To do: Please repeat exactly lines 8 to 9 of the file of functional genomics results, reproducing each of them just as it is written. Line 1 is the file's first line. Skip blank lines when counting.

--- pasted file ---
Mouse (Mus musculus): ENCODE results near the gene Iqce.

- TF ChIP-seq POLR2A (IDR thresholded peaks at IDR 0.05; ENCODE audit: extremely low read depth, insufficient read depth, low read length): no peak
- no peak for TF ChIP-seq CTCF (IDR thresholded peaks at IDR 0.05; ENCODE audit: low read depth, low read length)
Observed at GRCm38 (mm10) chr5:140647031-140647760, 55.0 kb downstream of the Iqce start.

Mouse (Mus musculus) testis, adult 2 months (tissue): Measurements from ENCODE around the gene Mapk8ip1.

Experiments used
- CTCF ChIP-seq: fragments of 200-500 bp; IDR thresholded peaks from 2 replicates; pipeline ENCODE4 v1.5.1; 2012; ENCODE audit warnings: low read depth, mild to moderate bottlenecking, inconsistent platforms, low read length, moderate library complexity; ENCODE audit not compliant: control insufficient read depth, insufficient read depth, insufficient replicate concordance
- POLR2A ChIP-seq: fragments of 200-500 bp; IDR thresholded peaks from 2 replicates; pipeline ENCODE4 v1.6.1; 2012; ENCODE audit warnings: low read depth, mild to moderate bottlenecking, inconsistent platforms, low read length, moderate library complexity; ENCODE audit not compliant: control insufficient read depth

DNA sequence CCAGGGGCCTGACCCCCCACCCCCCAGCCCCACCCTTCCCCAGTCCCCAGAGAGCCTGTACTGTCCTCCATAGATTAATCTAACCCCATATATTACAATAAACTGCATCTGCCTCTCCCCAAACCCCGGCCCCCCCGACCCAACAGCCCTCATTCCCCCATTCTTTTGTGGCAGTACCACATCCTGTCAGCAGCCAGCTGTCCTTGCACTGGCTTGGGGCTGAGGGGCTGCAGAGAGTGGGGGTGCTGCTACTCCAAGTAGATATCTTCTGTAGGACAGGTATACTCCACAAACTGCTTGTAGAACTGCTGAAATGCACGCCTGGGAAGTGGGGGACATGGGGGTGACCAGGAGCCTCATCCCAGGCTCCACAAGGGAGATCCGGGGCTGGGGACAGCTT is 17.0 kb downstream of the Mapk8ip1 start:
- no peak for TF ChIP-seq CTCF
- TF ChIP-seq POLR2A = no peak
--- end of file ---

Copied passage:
- POLR2A ChIP-seq: fragments of 200-500 bp; IDR thresholded peaks from 2 replicates; pipeline ENCODE4 v1.6.1; 2012; ENCODE audit warnings: low read depth, mild to moderate bottlenecking, inconsistent platforms, low read length, moderate library complexity; ENCODE audit not compliant: control insufficient read depth

DNA sequence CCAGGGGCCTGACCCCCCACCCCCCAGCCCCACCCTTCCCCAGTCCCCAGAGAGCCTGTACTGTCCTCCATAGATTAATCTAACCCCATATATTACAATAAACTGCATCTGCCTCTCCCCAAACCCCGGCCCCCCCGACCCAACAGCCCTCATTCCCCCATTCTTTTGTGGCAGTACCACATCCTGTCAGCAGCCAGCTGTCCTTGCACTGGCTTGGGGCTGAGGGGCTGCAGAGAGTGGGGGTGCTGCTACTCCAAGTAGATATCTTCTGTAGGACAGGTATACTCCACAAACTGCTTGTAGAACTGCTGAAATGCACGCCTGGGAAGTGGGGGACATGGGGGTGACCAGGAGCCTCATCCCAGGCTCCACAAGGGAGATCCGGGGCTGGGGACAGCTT is 17.0 kb downstream of the Mapk8ip1 start: